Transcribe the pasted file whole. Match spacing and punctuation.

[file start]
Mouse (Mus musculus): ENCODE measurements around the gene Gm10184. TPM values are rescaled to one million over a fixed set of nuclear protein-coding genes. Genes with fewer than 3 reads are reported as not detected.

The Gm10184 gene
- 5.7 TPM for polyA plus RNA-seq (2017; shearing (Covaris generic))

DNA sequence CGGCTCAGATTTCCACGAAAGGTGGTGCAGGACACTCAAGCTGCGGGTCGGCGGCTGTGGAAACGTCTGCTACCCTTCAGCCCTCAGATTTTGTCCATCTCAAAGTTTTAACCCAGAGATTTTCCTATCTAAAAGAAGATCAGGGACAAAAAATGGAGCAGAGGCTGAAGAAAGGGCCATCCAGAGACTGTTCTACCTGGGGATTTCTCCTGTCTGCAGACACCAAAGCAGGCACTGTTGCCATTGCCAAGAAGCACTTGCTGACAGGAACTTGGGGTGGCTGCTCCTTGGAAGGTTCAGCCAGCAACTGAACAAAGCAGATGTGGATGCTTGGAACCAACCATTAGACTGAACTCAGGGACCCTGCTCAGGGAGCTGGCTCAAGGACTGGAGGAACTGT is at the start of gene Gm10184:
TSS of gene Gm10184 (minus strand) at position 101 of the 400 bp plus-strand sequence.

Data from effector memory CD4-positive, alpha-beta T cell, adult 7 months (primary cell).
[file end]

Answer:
Mouse (Mus musculus): ENCODE measurements around the gene Gm10184. TPM values are rescaled to one million over a fixed set of nuclear protein-coding genes. Genes with fewer than 3 reads are reported as not detected.

The Gm10184 gene
- 5.7 TPM for polyA plus RNA-seq (2017; shearing (Covaris generic))

DNA sequence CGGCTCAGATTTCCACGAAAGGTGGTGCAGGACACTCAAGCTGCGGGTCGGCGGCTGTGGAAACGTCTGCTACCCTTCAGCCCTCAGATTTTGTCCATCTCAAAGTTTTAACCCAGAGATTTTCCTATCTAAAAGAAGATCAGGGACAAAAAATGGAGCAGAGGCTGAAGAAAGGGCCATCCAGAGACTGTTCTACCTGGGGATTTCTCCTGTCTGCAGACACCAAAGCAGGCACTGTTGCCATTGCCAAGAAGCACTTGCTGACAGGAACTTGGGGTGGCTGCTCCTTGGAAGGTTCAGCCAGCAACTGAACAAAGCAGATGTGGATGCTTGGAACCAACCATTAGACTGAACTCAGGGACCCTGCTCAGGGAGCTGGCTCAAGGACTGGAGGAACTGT is at the start of gene Gm10184:
TSS of gene Gm10184 (minus strand) at position 101 of the 400 bp plus-strand sequence.

Data from effector memory CD4-positive, alpha-beta T cell, adult 7 months (primary cell).